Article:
A Frequency Doubler Controlled by Light

A red laser creates nonlinear effects with tiny triangles of gold. The blue beam shows the frequency-doubled light and the green beam controls the hot-electron migration. (Source: R. Felt, Georgia Tech)

Researchers have demons­trated a new all-optical technique for creating robust second-order nonlinear effects in materials that don’t normally support them. Using a laser pulse fired at an array of gold triangles on a titanium dioxide slab, the researchers created excited electrons that briefly doubled the frequency of a beam from a second laser as it bounced off the amorphous titanium dioxide slab. By widening the range of optical materials useful for micro- and nanoscale opto­electronic applications, the work could give optical engineers new options for creating second-order nonlinear effects, which are important in such areas as optical computers, high-speed data processors and bioimaging safe for use in the human body.

“Now that we can optically break the crystal­line symmetry of traditionally linear materials such as amorphous titanium dioxide, a much wider range of optical materials can be adopted in the main­stream of micro- and nano­technology appli­cations such as high-speed optical data processors,” said Wenshan Cai, a professor in the School of Electrical and Computer Engineering at the Georgia Institute of Tech­nology.

A majority of optical materials tend to have a symmetric crystal structure that limits their ability to create second-order nonlinear effects such as frequency doubling that have important techno­logical applications. Until now, this symmetry could only be inter­rupted by applying electrical signals or mechanical strain to the crystal. In the labora­tory, Cai and colla­borators Mohammad Taghine­jad, Zihao Xu, Kyu-Tae Lee and Tianquan Lian created an array of tiny plasmonic gold triangles on the surface of a centro­symmetric titanium dioxide slab. They then illu­minated the titanium dioxide/gold structure with a pulse of red laser light, which acted as an optical switch for breaking the crystal symmetry of the material. The amorphous titanium dioxide slab would not naturally support strong second-order nonlinear effects.

“The optical switch excites high-energy electrons inside the gold triangles, and some of the electrons migrate to the titanium dioxide from the triangles’ tips,” Cai explained. “Since the migration of electrons to the titanium dioxide slab primarily happens at the tips of triangles, the electron migra­tion is spatially an asym­metric process, fleetingly breaking the titanium dioxide crystal symmetry in an optical fashion.”

The induced symmetry breaking effect is observed almost instan­taneously after the red laser pulse is triggered, doubling the frequency of a second laser that is then bounced off the titanium dioxide containing the excited electrons. The lifetime of the induced second-order non­linearity generally depends on how fast electrons can migrate back from the titanium dioxide to the gold triangles after the dis­appearance of the pulse. In the case study reported by the researchers, the induced nonlinear effect lasted for a few pico­seconds, which the researchers say is enough for most appli­cations where short pulses are used. A stable continuous wave laser can make this effect last for as long as the laser is on.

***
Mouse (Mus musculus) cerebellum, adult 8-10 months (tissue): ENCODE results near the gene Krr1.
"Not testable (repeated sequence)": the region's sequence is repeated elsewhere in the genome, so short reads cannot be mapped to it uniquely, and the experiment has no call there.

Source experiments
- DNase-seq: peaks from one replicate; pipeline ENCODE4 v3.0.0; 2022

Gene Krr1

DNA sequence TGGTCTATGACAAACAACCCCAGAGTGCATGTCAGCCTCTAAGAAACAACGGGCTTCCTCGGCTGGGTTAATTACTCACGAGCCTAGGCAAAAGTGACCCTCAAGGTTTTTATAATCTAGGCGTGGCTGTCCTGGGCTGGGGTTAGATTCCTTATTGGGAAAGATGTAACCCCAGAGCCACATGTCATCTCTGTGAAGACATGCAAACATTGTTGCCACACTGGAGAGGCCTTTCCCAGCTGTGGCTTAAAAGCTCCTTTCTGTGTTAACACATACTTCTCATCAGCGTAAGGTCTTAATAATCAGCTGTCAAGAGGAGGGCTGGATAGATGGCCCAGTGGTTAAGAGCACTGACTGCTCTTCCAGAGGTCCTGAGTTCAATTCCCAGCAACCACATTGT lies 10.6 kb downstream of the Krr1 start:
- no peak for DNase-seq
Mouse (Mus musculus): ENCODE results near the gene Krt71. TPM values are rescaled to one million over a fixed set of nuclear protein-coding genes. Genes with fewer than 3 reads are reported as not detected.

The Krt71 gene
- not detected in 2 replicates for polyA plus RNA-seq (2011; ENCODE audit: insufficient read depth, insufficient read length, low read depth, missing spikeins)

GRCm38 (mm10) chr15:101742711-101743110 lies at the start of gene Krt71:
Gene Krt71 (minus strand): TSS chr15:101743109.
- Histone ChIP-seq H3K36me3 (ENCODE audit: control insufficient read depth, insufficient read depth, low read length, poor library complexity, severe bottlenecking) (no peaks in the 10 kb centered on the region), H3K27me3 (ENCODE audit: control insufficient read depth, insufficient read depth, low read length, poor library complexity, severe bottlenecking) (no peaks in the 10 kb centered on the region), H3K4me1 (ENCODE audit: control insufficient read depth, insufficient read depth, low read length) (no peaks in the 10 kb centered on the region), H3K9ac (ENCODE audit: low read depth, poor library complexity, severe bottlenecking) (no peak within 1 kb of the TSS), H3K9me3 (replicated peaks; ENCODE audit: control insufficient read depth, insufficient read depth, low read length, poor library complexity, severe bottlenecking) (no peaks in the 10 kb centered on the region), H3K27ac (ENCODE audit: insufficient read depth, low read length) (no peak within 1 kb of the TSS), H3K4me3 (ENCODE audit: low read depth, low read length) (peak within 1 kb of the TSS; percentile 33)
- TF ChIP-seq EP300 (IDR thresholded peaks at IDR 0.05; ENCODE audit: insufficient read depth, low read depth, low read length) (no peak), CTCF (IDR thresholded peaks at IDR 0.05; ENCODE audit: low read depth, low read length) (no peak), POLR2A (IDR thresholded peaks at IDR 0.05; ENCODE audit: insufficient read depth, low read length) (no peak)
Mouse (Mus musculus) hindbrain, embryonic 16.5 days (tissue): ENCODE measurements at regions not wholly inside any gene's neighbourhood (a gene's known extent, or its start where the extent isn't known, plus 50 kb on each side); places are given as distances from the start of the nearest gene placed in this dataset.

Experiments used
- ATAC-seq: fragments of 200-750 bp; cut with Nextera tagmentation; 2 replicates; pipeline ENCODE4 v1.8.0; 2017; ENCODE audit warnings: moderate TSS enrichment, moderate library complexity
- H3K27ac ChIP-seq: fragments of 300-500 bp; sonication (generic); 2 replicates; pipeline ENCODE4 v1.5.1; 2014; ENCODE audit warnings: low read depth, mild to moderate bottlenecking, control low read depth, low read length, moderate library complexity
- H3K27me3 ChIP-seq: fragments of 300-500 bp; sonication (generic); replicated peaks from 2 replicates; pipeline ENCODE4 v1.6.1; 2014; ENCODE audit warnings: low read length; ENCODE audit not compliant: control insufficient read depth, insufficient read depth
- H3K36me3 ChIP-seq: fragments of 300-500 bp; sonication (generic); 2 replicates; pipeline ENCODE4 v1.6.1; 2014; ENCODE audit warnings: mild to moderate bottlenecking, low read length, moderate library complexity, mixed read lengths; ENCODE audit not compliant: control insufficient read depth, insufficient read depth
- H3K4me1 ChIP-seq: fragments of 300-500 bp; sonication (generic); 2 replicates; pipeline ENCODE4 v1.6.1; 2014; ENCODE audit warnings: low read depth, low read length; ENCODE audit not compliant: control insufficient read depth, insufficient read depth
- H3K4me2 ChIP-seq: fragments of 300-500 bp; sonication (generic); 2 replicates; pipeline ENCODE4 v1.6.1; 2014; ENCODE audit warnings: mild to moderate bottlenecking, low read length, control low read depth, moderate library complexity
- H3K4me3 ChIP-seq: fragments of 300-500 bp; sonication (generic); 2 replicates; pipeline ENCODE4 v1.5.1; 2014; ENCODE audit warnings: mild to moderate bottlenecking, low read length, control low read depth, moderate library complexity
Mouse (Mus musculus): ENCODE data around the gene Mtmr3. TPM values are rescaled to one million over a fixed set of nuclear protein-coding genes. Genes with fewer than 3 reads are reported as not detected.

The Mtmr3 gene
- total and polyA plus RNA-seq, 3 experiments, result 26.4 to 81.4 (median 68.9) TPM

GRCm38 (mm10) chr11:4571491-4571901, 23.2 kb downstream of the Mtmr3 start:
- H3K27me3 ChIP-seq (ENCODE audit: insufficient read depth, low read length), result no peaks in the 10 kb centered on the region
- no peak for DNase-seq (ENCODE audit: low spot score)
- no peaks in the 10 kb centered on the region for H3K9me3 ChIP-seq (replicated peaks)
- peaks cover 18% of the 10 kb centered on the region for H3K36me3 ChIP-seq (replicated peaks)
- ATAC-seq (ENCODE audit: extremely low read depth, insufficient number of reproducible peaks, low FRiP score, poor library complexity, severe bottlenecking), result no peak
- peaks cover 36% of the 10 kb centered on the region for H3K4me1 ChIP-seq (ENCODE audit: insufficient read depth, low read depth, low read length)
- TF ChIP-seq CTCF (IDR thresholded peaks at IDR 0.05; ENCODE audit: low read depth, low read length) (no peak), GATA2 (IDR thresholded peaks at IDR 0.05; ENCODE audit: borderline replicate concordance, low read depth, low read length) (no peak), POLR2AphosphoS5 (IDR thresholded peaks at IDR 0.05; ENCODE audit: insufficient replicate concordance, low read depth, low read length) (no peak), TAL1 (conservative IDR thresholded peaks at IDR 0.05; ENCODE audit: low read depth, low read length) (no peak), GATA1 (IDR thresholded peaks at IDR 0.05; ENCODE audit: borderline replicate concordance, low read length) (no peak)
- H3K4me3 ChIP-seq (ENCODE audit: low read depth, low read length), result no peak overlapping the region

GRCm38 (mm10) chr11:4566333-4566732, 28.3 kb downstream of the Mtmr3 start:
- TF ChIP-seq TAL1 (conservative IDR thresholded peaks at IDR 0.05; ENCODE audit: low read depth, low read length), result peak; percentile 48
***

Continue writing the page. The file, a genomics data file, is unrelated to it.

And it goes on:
“The strength of the induced nonlinear response strongly depends on the number of electrons that can migrate from gold triangles to the titanium dioxide slab,” Cai added. “We can control the number of migrated electrons through the intensity of the red laser light. Increasing the intensity of the optical switch generates more electrons inside the gold triangles, and therefore sends more electrons into the titanium dioxide slab.” Additional research will be needed to build on the proof of concept, which showed for the first time that the crystal symmetry of centro­symmetric materials can be broken by optical means, via asymmetric electron migrations.

“To approach the practical criteria detailed on the essence of our technique, we still need to develop guidelines that tell us what combination of metal/semi­conductor material platform should be used, what shape and dimension would maximize the strength of the induced second-order nonlinear effect, and what range of laser wave­length should be used for the switching light,” Cai noted. Frequency doubling is just one potential application for the technique, he said.

“We believe that our findings not only provide varieties of oppor­tunities in the field of nonlinear nano­photonics, but also will play a major role in the field of quantum electron tunneling,” Cai added. “Indeed, built upon the accu­mulated knowledge in this field, our group is devising new paradigms to employ the intro­duced symmetry breaking technique as an optical probe for moni­toring the quantum tunneling of electrons in hybrid material platforms. Nowadays, achieving this challenging goal is only possible with scanning tunneling micro­scopy (STM) techniques, which are very slow and show low yield and sensi­tivity.” (Source: Georgia Tech)

Reference: M. Taghinejad et al.: Transient Second-Order Nonlinear Media: Breaking the Spatial Symmetry in the Time Domain via Hot-Electron Transfer, Phys. Rev. Lett. 124, 013901 (2020); DOI: 10.1103/PhysRevLett.124.013901

Link: School of Electrical and Computer Engineering, Georgia Institute of Technology, Atlanta, USA

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